Posts tagged ‘airway’
Bouncing Back from the Beach – Cutting to Air to secure an Emergency Surgical Airway – Thomas Dolven
Bouncing Back from the Beach – Cutting to Air to secure an Emergency Surgical Airway Summary by: Thomas Dolven To handle airways means being prepared to handle them all the way. You need to be prepared for a cannot intubate cannot oxygenate CICO scenario. The common, final end point of airway management in a is the emergency surgical airway, the cricothyroidotomy. So how to prepare? Often, it is not being taught right. This is a rare procedure under high stress and time sensitive. And most importantly, it is a bloody procedure that will be blind. You cannot use your eyes. So it needs a simple technique without fine motor skills, and it must be tactile. Your finger is the perfect tool for this task, and will guide you through it. The video of my personal real world experience is backed by available empirical evidence and lab training. There will never be an RCT, this is the best evidence we will have. So read NAPP4 and the case series article on the scalpel-finger-tube technique. Read these available articles, train, and remember these two key points: 1) There will be blood. But that’s OK, because. 2) Your finger can see.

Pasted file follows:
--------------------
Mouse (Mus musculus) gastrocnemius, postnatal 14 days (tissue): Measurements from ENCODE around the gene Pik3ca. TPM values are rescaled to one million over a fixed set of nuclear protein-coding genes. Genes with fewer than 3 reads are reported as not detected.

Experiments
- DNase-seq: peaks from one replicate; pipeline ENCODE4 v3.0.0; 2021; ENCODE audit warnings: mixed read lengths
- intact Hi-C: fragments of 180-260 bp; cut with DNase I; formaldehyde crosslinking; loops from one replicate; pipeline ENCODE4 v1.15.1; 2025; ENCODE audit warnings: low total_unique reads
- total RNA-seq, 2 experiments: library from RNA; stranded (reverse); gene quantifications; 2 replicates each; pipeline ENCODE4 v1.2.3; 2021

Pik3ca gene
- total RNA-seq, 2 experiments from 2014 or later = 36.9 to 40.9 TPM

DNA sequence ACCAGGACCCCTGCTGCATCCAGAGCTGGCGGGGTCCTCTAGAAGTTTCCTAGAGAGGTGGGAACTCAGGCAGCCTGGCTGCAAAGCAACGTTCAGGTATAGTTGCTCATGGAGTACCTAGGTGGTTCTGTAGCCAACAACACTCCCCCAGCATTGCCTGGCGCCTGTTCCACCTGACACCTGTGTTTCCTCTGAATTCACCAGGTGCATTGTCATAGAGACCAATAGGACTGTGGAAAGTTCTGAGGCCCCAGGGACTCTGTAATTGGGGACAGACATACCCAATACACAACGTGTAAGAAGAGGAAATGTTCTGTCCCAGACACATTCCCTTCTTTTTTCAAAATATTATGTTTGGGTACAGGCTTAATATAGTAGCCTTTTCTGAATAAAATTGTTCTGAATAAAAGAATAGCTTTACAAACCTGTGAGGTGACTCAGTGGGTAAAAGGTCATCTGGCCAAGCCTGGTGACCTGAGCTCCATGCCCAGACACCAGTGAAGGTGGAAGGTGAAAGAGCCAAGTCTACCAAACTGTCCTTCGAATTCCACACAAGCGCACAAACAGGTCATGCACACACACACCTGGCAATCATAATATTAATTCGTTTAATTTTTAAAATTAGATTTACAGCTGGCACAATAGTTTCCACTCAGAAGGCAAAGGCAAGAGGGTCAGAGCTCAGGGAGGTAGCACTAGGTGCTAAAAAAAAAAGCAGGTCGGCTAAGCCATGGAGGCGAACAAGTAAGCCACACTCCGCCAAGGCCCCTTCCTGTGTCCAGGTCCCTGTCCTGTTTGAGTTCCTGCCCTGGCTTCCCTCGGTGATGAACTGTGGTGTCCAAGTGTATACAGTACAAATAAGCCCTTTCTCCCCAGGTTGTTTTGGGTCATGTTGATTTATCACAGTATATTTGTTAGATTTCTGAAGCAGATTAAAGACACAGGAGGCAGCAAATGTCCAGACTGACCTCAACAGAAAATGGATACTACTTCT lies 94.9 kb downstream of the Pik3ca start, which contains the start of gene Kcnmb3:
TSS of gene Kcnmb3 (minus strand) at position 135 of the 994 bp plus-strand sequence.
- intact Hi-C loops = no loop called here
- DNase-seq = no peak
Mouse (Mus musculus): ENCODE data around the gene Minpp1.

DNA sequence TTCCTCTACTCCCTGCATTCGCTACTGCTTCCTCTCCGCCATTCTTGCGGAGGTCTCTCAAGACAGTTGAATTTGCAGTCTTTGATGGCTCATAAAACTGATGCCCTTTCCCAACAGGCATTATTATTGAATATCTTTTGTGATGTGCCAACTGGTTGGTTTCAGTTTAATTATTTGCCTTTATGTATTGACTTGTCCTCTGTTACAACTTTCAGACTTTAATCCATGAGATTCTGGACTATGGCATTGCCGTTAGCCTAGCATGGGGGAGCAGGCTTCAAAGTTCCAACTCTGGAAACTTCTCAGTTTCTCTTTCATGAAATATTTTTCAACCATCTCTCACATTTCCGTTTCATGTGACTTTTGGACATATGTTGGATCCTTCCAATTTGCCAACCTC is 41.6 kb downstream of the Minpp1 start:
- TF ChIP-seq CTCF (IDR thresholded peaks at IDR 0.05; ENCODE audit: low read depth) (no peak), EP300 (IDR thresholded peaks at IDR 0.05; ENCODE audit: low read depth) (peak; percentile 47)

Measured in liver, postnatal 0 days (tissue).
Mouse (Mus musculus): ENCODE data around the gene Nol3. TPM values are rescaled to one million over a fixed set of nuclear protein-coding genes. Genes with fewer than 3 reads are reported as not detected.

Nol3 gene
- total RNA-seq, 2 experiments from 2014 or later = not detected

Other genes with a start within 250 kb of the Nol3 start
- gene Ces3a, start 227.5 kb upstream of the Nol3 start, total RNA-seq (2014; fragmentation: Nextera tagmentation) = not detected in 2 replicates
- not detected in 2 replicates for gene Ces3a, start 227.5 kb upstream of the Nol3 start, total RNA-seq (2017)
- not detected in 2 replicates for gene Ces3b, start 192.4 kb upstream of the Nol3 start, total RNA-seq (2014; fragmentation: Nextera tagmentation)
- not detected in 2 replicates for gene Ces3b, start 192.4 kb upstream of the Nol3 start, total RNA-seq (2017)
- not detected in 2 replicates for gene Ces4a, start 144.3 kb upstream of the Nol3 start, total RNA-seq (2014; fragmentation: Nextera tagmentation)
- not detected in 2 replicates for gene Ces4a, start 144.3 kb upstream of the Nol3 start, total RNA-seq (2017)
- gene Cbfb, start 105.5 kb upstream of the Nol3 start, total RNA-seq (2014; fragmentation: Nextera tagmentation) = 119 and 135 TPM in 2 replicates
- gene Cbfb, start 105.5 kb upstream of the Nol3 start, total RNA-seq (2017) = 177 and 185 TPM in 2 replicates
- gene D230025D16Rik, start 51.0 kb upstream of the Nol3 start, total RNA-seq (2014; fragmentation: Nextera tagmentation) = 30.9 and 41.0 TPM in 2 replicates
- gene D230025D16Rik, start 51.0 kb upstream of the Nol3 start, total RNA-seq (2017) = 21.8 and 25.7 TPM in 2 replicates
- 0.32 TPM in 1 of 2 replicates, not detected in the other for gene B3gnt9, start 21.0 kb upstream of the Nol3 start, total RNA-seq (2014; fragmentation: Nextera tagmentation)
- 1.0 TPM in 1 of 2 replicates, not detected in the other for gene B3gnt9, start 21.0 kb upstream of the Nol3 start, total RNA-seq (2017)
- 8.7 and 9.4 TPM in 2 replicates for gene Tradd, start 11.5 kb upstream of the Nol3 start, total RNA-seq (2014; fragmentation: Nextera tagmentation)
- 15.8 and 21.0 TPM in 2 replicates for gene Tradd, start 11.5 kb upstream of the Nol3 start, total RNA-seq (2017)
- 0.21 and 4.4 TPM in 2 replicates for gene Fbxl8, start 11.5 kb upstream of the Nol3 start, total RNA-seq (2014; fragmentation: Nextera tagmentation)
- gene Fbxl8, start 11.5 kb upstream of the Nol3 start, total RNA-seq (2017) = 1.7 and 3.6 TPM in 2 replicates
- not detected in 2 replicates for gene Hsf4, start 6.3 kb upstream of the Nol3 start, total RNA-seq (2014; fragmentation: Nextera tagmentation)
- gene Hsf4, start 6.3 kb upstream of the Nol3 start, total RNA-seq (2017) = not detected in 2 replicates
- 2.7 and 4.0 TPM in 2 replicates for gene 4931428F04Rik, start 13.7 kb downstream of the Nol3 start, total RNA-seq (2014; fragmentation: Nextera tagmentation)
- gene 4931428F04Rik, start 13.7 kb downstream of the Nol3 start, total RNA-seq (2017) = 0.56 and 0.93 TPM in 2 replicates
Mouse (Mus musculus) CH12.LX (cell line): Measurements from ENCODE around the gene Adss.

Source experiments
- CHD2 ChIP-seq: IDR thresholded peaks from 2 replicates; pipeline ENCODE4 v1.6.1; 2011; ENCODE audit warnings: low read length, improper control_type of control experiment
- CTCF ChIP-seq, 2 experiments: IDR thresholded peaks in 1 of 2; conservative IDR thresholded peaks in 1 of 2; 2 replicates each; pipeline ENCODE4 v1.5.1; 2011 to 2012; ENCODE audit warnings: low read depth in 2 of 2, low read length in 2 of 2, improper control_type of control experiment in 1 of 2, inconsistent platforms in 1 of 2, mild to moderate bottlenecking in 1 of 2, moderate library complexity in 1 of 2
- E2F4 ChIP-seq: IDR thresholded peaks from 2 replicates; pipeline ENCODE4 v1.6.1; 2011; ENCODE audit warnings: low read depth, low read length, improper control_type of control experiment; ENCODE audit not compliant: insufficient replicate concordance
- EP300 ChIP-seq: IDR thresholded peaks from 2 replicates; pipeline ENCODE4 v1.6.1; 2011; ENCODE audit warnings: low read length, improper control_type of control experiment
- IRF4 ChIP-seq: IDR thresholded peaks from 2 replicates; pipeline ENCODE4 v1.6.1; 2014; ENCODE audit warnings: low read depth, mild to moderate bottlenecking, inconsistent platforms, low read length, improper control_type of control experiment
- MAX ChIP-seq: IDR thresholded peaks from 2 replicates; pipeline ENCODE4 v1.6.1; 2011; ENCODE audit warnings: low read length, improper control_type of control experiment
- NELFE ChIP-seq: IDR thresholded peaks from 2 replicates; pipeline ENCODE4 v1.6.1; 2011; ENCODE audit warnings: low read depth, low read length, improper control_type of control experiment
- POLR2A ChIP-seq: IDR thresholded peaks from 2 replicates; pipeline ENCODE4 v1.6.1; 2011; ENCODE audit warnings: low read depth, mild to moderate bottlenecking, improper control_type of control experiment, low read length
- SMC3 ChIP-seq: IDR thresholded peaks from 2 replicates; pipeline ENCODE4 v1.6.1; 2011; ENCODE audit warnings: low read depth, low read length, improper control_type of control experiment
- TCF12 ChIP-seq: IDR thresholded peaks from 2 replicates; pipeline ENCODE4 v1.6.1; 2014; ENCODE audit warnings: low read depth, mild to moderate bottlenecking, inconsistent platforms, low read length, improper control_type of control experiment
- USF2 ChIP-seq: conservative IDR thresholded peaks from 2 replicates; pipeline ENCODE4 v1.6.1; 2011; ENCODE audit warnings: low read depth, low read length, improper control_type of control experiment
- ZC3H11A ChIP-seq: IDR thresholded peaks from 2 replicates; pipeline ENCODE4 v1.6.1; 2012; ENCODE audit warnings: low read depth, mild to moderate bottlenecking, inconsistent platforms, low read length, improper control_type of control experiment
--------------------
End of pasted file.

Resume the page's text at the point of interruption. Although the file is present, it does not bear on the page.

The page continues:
“What is the Critically Ill Airway course?” you ask. Read this and wonder no more… Multiple skill stations and 12 immersive simulations for critical care practitioners (regardless of specialty) who need to bring airway expertise to the sickest patients.
Source: The Critically Ill Airway Course
How’s this for thinking outside the box in the approach to the difficult airway!? Difficult airway algorithms and advanced management options for difficult airways mostly concentrate on getting into the trachea. But what happens if getting into the trachea is …
ENT surgeon Georgie Harris takes you through a logical approach to managing the horrific scenario of a transcected airway The post Managing the Transected Airway by Georgie Harris appeared first on Intensive Care Network.
Intubating the Critical Patient https://t.co/ujQDUF1YXv
— Casey Parker (@broomedocs) November 2, 2015